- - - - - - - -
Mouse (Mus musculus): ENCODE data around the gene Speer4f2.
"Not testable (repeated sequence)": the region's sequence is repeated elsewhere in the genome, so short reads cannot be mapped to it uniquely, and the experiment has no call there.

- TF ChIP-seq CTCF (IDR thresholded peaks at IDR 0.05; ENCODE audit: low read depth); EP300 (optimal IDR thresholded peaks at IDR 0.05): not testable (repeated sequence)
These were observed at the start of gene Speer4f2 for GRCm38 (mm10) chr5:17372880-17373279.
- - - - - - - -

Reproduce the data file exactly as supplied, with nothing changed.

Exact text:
Mouse (Mus musculus): ENCODE data around the gene Speer4f2.
"Not testable (repeated sequence)": the region's sequence is repeated elsewhere in the genome, so short reads cannot be mapped to it uniquely, and the experiment has no call there.

- TF ChIP-seq CTCF (IDR thresholded peaks at IDR 0.05; ENCODE audit: low read depth); EP300 (optimal IDR thresholded peaks at IDR 0.05): not testable (repeated sequence)
These were observed at the start of gene Speer4f2 for GRCm38 (mm10) chr5:17372880-17373279.